“And we know that all things to work together for good for those who love God, who are called according to his purpose, because those whom he foreknew, he also predestined to be conformed to the image of his Son, that his Son would be the firstborn among many brothers and sisters.”
Romans 8:28-29 (NET)
The words of Romans 8:28-29 are some of my favorites in all the Scriptures for they help me understand that God is at work in all the events of my life to make me more like Jesus Christ. Although the circumstances themselves may not seem good, God uses them for my benefit to make me truly beautiful through the things that come my way. As we consider trials this week, think carefully about the beauty that God brings out of the ashes.
Reread 1 Peter 1:1-21 to see the flow of the passage and the context of what we will look at today.
1. According to v. 6, we greatly rejoice “in this.” Go back through the 1:1-5 and list everything there in which you personally rejoice.
2. What do you learn about the nature of trials in v.6? In other words, what are they like according to this verse?
3. What is the final result of trials according to v. 7?
4. As you pray for believers who are experiencing trials, what can you pray for them according to vv. 6-7? Write down some specifics from these verses.
It helps me to see that the Bible says that trials can be distressing. So often as believers we think that living joyfully means that there is no distress. Joy is an inward attitude, but it doesn’t rule out sorrow, pain, or grief. At times it helps me to turn to Scriptures such as this chapter in 1 Peter so that I am reminded of the reasons to be joyful. When I begin to get depressed over my circumstances, I need to refocus on Jesus and on His promises.
5. Sharing question: Are you in the midst of a trial that is distressing you? What is it? Be prepared to share it with your group so that they can pray for you.
6. Sharing question: Describe one way that you have found that helps you bring your focus back to God when you are in the midst of a trial.
Reread 1 Peter 1:6-7.
7. Verse 7 says that your faith may be tested by fire through trials. When you took tests in school, what was the purpose of the test? (Hint - It was not to get a grade!)
In my education classes in college, I remember hearing that tests should also be teaching tools. The test itself can help the students learn. At the time I didn’t really believe that it could be true, but I remember an exam at seminary where I went straight home and looked up the questions that I had skipped. I had somehow missed the information and actually wanted to learn about them!
8. Sharing question: Share with your group about a trial you have experienced that taught you while it tested your faith. Share what happened and what you learned as a result of that trial.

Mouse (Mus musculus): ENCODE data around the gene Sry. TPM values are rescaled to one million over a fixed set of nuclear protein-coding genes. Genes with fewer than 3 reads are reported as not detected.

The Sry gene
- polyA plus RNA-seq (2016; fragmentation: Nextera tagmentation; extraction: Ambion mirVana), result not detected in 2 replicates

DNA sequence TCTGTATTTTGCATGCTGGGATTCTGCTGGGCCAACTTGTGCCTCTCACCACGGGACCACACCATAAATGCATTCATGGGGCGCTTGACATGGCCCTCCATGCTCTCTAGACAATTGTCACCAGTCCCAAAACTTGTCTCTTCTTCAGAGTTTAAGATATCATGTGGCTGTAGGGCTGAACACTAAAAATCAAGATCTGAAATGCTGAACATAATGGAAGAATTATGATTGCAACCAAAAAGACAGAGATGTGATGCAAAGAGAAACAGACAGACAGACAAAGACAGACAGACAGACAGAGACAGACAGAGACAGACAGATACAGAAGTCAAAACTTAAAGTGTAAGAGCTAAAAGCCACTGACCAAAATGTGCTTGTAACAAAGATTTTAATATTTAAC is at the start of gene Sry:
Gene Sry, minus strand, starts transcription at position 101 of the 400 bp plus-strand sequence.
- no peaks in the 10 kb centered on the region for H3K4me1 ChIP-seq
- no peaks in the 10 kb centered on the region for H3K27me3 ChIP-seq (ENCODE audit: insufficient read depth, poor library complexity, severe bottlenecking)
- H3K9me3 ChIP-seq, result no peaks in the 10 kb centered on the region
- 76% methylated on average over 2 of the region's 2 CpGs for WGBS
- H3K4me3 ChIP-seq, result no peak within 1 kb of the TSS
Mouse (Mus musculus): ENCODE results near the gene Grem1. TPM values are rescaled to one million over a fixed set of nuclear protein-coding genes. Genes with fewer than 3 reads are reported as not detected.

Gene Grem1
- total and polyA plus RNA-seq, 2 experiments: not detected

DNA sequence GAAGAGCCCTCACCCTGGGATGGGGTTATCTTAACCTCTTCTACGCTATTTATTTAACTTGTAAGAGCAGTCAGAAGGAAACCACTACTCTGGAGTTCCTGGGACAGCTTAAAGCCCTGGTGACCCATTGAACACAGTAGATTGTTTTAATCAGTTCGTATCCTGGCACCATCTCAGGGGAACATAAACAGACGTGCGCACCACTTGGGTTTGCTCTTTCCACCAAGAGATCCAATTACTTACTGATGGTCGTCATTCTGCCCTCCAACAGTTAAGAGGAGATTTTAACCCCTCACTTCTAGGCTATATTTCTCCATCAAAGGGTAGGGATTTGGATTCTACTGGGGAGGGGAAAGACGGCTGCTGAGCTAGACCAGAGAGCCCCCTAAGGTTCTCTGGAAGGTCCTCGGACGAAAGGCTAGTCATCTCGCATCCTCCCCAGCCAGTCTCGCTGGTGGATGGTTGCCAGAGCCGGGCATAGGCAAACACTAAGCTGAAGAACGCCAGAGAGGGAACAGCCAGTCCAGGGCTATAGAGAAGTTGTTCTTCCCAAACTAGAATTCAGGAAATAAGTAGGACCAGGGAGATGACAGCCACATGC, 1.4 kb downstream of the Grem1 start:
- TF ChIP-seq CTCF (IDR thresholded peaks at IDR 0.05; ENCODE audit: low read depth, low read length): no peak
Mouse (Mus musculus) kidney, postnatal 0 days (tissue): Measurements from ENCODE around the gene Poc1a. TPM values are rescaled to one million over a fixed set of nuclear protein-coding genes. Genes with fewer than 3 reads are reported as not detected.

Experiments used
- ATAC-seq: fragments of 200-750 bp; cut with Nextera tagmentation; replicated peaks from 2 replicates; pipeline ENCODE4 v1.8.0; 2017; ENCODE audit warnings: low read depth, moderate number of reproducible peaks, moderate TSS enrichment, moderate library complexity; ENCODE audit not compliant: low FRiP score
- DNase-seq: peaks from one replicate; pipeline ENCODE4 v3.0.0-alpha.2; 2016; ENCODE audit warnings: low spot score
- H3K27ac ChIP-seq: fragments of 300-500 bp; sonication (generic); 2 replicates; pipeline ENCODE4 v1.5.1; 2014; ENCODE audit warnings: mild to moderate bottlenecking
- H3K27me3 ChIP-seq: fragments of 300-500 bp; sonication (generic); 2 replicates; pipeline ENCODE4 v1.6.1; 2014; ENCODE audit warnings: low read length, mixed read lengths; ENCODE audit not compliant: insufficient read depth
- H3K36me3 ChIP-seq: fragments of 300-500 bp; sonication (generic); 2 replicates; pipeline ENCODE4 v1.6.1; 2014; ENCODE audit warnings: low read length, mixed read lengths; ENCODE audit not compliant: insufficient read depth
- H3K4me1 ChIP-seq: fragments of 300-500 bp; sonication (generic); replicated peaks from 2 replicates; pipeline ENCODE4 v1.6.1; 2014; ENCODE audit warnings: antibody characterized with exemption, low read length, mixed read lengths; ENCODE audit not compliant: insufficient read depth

9. Response to God: Write a prayer to God asking Him to help you learn what He needs to teach you through a specific situation that you are facing right now. Ask him to make you a more beautiful woman from what you learn.
Reread 1 Peter 1:6-21.
We saw in our Day One lesson that there are reasons to rejoice although we are dealing with trials in our lives. Peter talks about rejoicing later in this chapter.
10. What can help you rejoice according to 1:8-9?
We also saw in last week’s lesson that we have been born again to a living hope (1:3). As Peter mentions trials, he also mentions hope. Sometimes we use the word hope to mean a possibility, a “hope” that something happens. That is not the idea of the hope here. The meaning of this hope is “Hope, desire of some good with expectation of obtaining it.”1 This kind of hope is one that you do expect to happen; it is not doubtful.
11. According to 1:13, 21, what truths can give us hope?
12. Sharing question: Think of a difficult circumstance in your life right now. Perhaps you would call it a trial or perhaps just a difficult situation. How can the truths that you have learned here in 1 Peter about rejoicing and hope help you face this circumstance?
We do need to keep in mind that we are sometimes the cause of our own trials. We have sinned or just messed up and have created the consequences. Perhaps you are in deep debt because you have overspent, being enticed by materialism. You may have acted unwisely in dealing with other people and are left with problems in relationships. I know Christians who rarely consider their personal responsibility in their situations but tend to blame Satan for everything that happens to them. We will study our enemy more in the last lesson, but here we should understand that he is not all-powerful and that we are responsible for our choices and the consequences.
Yet, there is hope even when we have sinned and blown it!
Read Romans 8:18-30.
These verses can give us hope and reason to rejoice even when we have caused the problem ourselves. They teach us that God uses every situation to make us more beautiful because we become more like Christ.
13. Romans 8:28-29 is our “Precious Word from God” for this week. Copy it below and memorize at least v. 28.
14. Sharing question: Share with your group a time when you recognized the principles of Romans 8:28 as true, once you looked back on the situation.
15. Responding to God: Write a prayer thanking God for His redemption of your mistakes. Think of a specific time when you created a bad situation and yet, He brought good from it. Thank Him for the good He will bring from your current trial.
As we continue to consider the topic of trials in the life of a believer, we want to look at some other passages that may help us see them from God’s perspective.
Read James 1:2-4, 12.
16. Explain the process and outcomes of trials that James describes.
17. What is your attitude to be in the midst of these trials? Why can you have this attitude according to James?
So often we hear the question, “How can a good God let this happen?” We need to remember in the midst of our trials that death, disease, and war entered the world because of the sin of mankind. Our lives involve pain and death because we are sinners. If you do not know the story of how sin entered this world, read Gen. 3.